Two significant events in the path towards rolling out higher resolutions occurred yesterday: overshadowed perhaps by its new Pixel phone, Google announced a 4K HDR version of its Chromecast dongle, while in Japan NHK unveiled a dual 4K/8K set-top box.
Google made a good job of going after both its high-tech rivals yesterday — Apple iPhone with the Pixel phone and Amazon Echo with its Google Home speaker — but in one significant way it stole a march over both of them with the announcement of the 4K HDR Chromecast Ultra.
The new unit is double the price of the existing Chromecast — $69 in the US, £69 in the UK — but still significantly cheaper than, say, Apple’s fourth generation AppleTV, which starts at $149 (coincidentally, the third generation, cheaper model of that was discontinued by Apple yesterday). Chromecast Ultra will be able to stream 4K content from the likes of YouTube Netflix, and Vudu at launch, Google claims that improved WiFi connectivity means that it is 1.8x faster at loading video than the previous model, and it will support both HDR10 and Dolby Vision HDR formats. Pre-orders open in November for December shipping.
It also features an Ethernet port housed on its power adaptor, presumably to help cope with the extra bits and bytes that the 4K signal is going to require. And yes, it is integrated with Google Home so that a verbal request for content can be fulfilled by the device.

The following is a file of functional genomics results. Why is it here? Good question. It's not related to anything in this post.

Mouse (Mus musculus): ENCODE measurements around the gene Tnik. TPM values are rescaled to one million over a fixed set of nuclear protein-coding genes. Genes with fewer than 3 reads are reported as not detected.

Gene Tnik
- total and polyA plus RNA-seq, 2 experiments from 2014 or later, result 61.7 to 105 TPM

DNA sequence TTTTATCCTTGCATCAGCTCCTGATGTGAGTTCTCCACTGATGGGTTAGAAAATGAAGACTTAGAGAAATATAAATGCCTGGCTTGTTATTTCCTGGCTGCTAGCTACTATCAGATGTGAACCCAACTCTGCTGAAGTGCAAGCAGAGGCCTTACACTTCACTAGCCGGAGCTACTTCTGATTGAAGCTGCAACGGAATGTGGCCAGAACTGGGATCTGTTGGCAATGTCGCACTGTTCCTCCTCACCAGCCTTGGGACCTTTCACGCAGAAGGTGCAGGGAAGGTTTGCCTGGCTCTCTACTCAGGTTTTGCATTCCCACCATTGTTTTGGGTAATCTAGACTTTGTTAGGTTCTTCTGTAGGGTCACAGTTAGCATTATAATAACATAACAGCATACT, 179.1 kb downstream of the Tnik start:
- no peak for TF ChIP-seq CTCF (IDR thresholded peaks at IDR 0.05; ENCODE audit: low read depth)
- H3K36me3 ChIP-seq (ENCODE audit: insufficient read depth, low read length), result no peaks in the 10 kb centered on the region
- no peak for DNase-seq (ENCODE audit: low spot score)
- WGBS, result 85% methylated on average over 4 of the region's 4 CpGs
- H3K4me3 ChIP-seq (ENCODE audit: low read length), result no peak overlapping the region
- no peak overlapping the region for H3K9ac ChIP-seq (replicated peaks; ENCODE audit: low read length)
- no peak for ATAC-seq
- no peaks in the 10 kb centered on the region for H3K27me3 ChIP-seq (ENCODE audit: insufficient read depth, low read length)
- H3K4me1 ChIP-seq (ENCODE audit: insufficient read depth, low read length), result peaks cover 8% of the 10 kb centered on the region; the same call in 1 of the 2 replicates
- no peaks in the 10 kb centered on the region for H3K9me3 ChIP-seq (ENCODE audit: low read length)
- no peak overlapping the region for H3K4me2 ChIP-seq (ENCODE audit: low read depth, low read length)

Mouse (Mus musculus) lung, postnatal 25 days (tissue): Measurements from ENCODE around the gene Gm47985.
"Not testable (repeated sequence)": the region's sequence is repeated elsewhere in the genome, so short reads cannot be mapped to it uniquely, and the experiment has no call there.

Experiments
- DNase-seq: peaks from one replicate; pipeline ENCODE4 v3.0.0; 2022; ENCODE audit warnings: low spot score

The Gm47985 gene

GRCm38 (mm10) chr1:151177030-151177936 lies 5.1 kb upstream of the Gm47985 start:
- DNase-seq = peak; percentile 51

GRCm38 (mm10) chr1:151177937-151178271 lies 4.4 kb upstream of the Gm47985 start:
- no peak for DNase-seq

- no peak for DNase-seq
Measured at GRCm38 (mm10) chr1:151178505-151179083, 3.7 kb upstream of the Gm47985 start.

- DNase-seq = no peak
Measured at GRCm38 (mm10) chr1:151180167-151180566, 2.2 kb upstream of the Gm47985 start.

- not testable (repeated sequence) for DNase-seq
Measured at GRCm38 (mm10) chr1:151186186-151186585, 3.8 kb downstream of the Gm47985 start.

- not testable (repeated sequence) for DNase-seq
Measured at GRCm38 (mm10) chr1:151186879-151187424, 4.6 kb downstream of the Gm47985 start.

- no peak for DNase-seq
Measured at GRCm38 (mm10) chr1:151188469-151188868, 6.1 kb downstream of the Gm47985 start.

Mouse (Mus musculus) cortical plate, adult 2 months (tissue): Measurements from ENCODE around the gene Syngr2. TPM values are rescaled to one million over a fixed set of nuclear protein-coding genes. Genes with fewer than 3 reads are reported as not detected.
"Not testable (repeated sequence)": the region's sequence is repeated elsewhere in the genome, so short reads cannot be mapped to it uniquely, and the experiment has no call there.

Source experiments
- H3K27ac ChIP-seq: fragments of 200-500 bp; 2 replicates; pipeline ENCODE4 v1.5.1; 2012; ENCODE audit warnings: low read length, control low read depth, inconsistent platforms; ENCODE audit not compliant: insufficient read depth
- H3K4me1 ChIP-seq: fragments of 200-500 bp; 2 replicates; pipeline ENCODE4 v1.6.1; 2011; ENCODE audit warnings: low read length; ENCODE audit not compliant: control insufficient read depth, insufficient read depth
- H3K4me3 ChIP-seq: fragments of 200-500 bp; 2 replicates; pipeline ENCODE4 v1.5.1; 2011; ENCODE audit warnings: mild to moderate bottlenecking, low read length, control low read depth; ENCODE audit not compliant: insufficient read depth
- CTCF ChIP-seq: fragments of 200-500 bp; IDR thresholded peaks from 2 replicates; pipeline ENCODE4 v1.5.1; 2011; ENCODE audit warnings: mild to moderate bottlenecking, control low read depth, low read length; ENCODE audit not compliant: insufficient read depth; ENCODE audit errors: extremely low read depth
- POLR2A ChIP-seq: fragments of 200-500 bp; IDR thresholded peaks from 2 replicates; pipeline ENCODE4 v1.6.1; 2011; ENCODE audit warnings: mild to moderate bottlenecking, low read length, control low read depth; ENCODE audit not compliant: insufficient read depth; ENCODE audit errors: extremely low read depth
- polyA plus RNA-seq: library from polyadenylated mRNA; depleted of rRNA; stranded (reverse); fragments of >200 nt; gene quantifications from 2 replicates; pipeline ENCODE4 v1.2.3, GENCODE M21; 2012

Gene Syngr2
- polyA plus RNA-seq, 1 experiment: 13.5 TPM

Meanwhile, in non-trying to establish a complete home ecosystem news, NHK’s prototype box is being showcased at the giant CEATEC technology show in Japan. Created in partnership with Jupiter Telecommunications, which has itself been running a 4K VOD service for over a year, it marks the first use of the channel bonding technology developed by NHK for splitting 4K/8K signals into multiple cable TV channels (which, of course, has the advantage that it can utilise existing TV facilities and transmission infrastructure in their present form for future 8K broadcasts).
Sky’s satellite equipment in the UK does the same sort of thing, splitting a 4K signal into component HD streams, but this is the first time it has been used for 8K. “Now all the main modules for 4K/8K reception on cable TV are ready,” says NHK, with the next milestone set to be the development of a commercial version and the start of dual format broadcasting.
With thanks to Advanced Television for the NHK heads up